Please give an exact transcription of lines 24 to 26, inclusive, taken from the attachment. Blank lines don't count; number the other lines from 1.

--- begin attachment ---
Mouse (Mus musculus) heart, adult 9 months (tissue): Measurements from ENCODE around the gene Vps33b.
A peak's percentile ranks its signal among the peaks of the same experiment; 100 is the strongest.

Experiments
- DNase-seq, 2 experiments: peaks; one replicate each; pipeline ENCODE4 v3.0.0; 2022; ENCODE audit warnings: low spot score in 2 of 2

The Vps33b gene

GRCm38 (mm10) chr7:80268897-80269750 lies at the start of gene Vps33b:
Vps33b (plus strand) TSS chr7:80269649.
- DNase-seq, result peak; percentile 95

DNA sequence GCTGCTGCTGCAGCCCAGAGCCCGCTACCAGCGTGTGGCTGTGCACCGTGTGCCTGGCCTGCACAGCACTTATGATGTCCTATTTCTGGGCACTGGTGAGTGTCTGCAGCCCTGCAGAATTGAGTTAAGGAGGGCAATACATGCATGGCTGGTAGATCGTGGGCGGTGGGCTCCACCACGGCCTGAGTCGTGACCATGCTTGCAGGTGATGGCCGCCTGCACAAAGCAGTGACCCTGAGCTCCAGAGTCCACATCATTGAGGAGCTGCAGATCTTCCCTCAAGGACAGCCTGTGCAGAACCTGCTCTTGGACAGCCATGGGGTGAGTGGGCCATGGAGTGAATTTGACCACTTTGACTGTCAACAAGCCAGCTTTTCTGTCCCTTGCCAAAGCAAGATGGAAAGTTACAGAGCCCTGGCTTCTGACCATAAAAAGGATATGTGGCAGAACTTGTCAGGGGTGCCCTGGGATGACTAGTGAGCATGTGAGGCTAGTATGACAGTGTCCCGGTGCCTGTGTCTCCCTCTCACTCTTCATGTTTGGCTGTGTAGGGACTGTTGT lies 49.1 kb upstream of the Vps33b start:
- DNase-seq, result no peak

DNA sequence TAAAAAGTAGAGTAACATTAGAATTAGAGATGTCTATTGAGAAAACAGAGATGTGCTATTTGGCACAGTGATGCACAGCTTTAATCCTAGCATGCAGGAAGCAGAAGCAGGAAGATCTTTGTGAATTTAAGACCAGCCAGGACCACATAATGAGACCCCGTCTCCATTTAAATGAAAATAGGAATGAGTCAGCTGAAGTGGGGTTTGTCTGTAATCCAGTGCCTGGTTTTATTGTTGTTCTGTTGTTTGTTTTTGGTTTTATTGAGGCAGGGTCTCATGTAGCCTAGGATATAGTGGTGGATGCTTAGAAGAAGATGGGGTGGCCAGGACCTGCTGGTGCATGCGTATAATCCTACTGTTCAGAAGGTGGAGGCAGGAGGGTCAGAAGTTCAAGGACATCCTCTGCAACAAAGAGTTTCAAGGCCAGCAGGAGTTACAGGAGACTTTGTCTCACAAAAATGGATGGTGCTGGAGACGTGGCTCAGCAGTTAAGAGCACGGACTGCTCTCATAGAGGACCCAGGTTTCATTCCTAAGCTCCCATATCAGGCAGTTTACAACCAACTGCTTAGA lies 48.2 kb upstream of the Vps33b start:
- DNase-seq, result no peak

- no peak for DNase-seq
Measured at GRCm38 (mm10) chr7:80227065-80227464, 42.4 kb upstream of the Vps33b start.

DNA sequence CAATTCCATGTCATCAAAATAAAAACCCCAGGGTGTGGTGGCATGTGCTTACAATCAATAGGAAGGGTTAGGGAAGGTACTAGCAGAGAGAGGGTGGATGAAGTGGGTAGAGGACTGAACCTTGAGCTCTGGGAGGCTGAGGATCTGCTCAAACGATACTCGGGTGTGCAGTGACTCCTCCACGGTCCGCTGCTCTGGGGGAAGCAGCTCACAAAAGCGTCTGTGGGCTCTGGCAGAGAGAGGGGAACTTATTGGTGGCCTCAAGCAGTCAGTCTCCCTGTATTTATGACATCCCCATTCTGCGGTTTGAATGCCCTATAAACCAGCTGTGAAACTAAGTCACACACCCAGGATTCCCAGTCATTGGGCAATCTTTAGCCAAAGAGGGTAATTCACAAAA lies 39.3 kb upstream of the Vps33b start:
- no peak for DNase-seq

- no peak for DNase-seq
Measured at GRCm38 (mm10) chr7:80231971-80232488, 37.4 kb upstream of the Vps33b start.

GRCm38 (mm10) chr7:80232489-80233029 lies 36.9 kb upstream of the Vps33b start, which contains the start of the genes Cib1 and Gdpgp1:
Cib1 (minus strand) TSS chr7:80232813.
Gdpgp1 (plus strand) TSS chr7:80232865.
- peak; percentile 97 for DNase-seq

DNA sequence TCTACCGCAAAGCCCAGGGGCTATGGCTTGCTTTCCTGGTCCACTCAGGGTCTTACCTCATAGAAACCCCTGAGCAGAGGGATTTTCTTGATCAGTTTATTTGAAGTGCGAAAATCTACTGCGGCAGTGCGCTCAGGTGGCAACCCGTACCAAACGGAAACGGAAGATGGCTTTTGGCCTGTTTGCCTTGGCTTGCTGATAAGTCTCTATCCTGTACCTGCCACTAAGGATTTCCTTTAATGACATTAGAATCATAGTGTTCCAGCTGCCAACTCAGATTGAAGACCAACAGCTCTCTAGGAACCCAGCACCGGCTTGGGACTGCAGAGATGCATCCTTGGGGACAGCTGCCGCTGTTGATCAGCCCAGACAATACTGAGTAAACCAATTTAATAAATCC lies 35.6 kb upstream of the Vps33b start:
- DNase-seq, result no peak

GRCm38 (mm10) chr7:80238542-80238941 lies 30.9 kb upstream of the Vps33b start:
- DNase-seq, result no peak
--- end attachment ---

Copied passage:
- DNase-seq, result no peak

GRCm38 (mm10) chr7:80238542-80238941 lies 30.9 kb upstream of the Vps33b start:
- DNase-seq, result no peak